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Tag: Chinese culture

Book Review: This is My Brain In Love

This is My Brain in Love – I.W. Gregorio – Little, Brown Books for Young Readers – Published 14 April 2020

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Synopsis

Jocelyn Wu has just three wishes for her junior year: To make it through without dying of boredom, to direct a short film with her BFF Priya Venkatram, and to get at least two months into the year without being compared to or confused with Peggy Chang, the only other Chinese girl in her grade.

Will Domenici has two goals: to find a paying summer internship, and to prove he has what it takes to become an editor on his school paper.

Then Jocelyn’s father tells her their family restaurant may be going under, and all wishes are off. Because her dad has the marketing skills of a dumpling, it’s up to Jocelyn and her unlikely new employee, Will, to bring A-Plus Chinese Garden into the 21st century (or, at least, to Facebook).What starts off as a rocky partnership soon grows into something more. But family prejudices and the uncertain future of A-Plus threaten to keep Will and Jocelyn apart. It will take everything they have and more, to save the family restaurant and their budding romance.

My thoughts

This is My Brain in Love celebrates family and is a wonderful representation of mental health in YA. From everything from a positive experience of therapy to overcoming the stigma of a diagnosis, cultural and family expectations and denial, this is a positive and inclusive portrayal of anxiety and depression. It’s also a wonderful mix of cultures and the wonderful food that comes with those cultures. If you enjoyed The Surprising Power of a Good Dumpling, this is the perfect book for you.

Jocelyn Wu is surprised to learn her family’s restaurant is facing closure. Sure, it’s old and kind of rumpled around the edges, but it’s home. To prevent having to move away from her best friend, she sets out to improve the restaurant, including adding social media pages, new features and employing someone to help out and build them a website. Enter Will Domenici. They click and working together is fun, but both Will and Jocelyn are hiding secrets and saving the family restaurant might not be enough to save their budding romance.

Whoa. That prologue kind of threw me, giving this book a sort-of trigger warning for suicide. And while the narrator tries to reassure the reader, it kind of did the opposite. It certainly had me intrigued and ready to jump straight into the book to find out more.

And, actually, things never get as serious as hinted at at the start and a few times foreshadowed in the book. It’s a light book, despite the overtones of mental health and depression, financial difficulties and the possible failure of a family business.

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Book Review: The Surprising Power of a Good Dumpling

The Surprising Power of a Good Dumpling – Wai Chim – Allen and Unwin – Published 5 August 2019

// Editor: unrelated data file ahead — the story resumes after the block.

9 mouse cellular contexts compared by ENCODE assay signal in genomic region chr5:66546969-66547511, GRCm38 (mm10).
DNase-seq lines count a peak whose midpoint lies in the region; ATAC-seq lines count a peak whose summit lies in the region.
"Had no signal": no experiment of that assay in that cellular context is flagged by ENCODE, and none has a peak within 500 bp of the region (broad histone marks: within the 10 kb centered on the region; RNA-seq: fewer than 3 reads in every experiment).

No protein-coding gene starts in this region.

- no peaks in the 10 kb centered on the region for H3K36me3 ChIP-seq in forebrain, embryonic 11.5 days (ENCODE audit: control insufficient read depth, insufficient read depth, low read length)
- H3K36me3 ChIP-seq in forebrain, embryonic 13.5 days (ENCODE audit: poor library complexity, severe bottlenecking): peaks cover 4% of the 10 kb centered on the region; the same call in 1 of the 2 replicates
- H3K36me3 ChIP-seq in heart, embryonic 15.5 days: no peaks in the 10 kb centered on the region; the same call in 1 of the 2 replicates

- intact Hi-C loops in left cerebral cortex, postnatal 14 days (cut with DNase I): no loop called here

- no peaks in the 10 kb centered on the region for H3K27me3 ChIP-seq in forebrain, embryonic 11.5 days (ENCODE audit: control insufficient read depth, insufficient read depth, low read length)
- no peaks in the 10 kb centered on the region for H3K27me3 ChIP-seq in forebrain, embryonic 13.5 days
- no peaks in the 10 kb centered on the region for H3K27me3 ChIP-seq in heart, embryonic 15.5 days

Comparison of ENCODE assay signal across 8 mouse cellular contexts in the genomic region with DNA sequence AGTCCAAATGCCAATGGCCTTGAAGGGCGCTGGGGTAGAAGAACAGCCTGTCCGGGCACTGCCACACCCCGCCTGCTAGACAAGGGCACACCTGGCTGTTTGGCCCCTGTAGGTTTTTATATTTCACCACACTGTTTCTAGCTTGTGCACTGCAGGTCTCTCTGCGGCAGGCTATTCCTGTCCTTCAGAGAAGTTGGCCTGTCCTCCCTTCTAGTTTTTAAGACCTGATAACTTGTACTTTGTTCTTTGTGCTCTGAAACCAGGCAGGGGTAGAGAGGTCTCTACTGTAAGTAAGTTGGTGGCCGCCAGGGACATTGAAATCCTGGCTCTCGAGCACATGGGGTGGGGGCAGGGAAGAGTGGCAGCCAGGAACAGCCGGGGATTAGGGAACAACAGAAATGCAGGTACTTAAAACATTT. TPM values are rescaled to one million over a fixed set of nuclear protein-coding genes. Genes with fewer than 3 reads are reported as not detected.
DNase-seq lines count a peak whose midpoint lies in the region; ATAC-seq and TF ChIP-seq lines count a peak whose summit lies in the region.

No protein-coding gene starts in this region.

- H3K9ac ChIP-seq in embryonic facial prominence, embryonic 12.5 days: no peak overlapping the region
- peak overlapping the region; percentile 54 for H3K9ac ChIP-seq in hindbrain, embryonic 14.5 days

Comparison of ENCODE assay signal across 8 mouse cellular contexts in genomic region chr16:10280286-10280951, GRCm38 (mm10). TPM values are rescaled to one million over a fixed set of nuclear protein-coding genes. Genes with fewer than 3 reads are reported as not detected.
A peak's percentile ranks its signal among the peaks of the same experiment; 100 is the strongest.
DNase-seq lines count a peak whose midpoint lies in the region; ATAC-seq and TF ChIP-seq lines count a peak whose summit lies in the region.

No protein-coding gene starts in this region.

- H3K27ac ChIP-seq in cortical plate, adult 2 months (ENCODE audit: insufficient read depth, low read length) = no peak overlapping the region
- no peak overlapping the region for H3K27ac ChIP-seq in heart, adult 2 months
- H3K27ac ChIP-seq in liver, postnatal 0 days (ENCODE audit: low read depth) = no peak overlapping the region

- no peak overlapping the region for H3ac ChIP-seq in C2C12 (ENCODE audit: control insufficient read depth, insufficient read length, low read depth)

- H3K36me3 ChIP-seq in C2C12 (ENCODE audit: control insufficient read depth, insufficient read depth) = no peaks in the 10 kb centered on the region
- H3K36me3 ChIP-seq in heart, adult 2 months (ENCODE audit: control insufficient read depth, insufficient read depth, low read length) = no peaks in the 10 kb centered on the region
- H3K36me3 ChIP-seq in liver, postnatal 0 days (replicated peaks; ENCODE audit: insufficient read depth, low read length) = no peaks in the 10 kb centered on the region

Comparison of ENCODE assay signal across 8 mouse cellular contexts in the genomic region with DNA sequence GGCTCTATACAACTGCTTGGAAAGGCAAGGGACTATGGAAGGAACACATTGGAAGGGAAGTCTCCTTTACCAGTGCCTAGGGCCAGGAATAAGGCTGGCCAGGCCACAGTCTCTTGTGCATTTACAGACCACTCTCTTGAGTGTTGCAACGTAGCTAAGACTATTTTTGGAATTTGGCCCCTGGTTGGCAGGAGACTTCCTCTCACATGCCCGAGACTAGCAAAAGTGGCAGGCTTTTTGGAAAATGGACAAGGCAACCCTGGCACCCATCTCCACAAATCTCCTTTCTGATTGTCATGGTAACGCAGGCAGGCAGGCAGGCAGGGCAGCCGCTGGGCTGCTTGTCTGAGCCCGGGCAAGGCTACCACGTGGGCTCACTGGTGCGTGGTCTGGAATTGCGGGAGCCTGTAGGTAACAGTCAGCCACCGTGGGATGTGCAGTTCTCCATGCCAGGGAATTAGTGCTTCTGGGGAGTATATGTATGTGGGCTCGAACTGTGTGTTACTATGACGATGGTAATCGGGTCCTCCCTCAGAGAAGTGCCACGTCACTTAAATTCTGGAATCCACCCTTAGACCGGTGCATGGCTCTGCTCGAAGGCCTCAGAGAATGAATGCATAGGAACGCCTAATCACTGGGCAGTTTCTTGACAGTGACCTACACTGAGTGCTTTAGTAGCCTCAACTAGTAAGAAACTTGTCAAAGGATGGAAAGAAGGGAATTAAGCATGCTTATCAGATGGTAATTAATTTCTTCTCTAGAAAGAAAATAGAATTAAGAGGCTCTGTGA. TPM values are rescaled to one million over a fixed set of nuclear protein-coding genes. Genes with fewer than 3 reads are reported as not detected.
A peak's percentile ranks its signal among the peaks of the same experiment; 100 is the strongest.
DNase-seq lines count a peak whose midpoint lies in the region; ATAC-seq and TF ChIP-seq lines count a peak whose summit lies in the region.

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Synopsis

Anna Chiu has her hands pretty full looking after her brother and sister and helping out at her dad’s restaurant, all while her mum stays in bed. Dad’s new delivery boy, Rory, is a welcome distraction and even though she knows that things aren’t right at home, she’s starting to feel like she could just be a normal teen.

But when Mum finally gets out of bed, things go from bad to worse. And as Mum’s condition worsens, Anna and her family question everything they understand about themselves and each other.

A nourishing tale about the crevices of culture, mental wellness and family, and the surprising power of a good dumpling.

My thoughts

This book caught my eye (seriously, how could I ignore that gorgeous cover), but I rushed to read it after learning I had the opportunity to meet the author. The Surprising Power of A Good Dumpling celebrates the harsh complexity of family relationships, the love and hurt shared and the determination it takes to carry on. It celebrates community and friendship, the bond between sisters, and food. This book will have you hungry, so I highly recommend you have snacks on hand. It’s a bittersweet read, and one that is as authentic as it is honest and caring.

Anna Chiu cares for her family while her mother can’t bring herself to get out of bed and her father never comes home from working at their family restaurant. It is up to Anna to make sure her little brother gets to school and her sister knows to keep quiet about what happens at home. But the chance to work with her father at the restaurant means she can finally share the cooking skills and ideas she has and gives her the opportunity to get to know the new delivery boy, Rory. But when her mother does get out of bed, things spiral into manic midnight cleaning and angry tirades that Anna feels powerless to control.

This book doesn’t shy away from the authentic, messy details of real life, mental illness or it’s effect on families. It is honest and hopeful. It’s also not an easy book to read, despite it being so readable. It is challenging in parts, confronting and sad in others. But it doesn’t judge. It leaves room for understanding and acceptance.

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